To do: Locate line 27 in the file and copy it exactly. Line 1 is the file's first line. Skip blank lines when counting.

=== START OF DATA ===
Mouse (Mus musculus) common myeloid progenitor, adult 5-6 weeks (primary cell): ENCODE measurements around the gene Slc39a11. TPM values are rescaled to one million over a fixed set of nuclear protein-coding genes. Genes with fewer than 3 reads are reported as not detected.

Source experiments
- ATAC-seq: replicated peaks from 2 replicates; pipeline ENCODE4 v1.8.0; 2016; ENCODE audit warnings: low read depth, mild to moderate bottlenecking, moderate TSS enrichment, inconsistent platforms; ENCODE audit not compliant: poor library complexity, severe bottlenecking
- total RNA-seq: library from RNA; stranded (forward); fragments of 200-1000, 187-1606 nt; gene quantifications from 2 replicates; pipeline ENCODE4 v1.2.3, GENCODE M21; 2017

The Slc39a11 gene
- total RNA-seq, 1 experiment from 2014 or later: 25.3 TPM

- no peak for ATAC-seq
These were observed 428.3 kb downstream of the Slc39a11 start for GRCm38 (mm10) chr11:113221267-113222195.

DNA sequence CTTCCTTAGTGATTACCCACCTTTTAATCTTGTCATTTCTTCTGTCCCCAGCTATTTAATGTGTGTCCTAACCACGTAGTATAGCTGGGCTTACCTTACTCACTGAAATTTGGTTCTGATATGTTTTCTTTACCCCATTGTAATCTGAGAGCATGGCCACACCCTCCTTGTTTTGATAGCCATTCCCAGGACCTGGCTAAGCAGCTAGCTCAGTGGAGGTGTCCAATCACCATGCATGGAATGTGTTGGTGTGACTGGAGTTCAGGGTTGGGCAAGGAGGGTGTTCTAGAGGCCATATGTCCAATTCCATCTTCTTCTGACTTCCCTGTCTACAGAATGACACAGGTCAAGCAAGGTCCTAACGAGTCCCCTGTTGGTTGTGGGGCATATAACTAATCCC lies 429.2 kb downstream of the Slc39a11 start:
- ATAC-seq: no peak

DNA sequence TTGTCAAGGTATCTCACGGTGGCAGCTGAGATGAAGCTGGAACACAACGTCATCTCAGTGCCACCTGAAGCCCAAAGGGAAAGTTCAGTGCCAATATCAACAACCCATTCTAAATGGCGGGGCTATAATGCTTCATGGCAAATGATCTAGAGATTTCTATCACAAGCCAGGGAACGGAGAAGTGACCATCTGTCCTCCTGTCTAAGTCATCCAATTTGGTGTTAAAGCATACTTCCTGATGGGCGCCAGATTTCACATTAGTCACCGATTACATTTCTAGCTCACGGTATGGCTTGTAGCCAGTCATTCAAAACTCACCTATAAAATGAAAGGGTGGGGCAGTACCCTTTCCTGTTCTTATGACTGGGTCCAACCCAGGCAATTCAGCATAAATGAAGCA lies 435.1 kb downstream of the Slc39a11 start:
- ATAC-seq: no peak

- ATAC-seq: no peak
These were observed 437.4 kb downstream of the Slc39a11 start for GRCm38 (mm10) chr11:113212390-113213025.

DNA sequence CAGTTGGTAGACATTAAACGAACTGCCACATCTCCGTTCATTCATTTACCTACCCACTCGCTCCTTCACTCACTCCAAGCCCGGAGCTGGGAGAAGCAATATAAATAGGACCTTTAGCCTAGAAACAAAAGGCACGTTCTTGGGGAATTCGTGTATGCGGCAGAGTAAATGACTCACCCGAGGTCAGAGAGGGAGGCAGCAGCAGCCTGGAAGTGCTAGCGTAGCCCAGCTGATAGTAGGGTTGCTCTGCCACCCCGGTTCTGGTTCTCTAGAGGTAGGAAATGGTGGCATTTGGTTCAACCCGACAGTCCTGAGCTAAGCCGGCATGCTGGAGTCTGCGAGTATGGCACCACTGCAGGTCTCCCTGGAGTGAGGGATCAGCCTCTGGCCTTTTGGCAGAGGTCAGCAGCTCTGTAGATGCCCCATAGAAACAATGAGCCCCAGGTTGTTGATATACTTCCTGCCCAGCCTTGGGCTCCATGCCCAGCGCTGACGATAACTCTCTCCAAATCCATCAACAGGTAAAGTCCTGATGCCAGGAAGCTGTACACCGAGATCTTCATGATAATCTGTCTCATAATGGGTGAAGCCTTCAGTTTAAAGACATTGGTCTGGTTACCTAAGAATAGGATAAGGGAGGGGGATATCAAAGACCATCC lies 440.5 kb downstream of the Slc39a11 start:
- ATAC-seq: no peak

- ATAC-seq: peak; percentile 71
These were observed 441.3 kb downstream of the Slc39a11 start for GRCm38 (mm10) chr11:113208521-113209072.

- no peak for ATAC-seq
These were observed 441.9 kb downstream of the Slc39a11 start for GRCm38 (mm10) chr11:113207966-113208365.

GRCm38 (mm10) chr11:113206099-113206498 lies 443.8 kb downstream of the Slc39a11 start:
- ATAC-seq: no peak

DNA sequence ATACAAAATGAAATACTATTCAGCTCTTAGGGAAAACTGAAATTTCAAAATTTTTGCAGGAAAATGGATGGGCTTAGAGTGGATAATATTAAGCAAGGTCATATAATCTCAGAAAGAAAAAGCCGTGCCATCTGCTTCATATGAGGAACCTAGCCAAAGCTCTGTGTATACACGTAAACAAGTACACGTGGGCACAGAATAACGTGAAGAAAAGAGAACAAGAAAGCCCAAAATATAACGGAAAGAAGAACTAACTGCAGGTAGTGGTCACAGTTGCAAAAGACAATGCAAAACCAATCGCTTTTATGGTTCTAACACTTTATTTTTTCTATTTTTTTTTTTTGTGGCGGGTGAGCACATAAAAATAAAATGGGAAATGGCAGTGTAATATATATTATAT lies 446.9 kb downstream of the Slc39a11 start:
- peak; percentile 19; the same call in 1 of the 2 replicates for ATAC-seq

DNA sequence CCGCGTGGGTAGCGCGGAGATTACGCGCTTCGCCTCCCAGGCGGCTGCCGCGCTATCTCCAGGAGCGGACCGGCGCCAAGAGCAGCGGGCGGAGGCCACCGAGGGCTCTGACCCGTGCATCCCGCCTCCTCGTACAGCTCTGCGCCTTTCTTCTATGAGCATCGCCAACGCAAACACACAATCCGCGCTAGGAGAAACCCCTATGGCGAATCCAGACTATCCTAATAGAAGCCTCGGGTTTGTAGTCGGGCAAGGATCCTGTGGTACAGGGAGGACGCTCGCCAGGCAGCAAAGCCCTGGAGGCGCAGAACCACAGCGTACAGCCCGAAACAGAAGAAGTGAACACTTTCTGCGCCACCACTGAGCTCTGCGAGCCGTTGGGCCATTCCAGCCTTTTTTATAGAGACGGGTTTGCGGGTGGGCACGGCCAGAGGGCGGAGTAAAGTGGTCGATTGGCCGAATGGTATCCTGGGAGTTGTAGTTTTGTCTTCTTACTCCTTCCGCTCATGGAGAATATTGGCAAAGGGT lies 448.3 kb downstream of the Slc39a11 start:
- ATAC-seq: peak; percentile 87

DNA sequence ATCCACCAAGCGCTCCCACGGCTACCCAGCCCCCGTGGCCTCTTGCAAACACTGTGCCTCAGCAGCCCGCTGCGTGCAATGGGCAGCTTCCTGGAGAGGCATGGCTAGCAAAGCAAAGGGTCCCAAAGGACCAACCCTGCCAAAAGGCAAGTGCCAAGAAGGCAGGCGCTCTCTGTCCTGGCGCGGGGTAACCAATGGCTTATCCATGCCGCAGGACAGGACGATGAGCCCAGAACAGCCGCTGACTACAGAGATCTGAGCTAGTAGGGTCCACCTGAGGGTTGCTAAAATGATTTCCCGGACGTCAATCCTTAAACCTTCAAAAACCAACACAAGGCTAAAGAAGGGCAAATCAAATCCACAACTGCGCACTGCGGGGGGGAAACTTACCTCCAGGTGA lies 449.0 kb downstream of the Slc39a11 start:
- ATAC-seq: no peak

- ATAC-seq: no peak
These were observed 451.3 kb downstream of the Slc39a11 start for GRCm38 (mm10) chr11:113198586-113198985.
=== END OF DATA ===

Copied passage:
DNA sequence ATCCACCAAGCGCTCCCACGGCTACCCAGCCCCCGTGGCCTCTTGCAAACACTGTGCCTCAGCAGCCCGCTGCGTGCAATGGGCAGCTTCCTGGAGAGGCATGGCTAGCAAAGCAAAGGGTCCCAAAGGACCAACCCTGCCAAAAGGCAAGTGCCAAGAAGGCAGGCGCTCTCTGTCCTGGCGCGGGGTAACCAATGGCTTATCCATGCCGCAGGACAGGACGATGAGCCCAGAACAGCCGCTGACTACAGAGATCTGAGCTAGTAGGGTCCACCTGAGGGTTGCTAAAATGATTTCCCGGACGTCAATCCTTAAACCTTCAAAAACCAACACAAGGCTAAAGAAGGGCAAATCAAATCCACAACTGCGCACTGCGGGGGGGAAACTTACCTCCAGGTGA lies 449.0 kb downstream of the Slc39a11 start: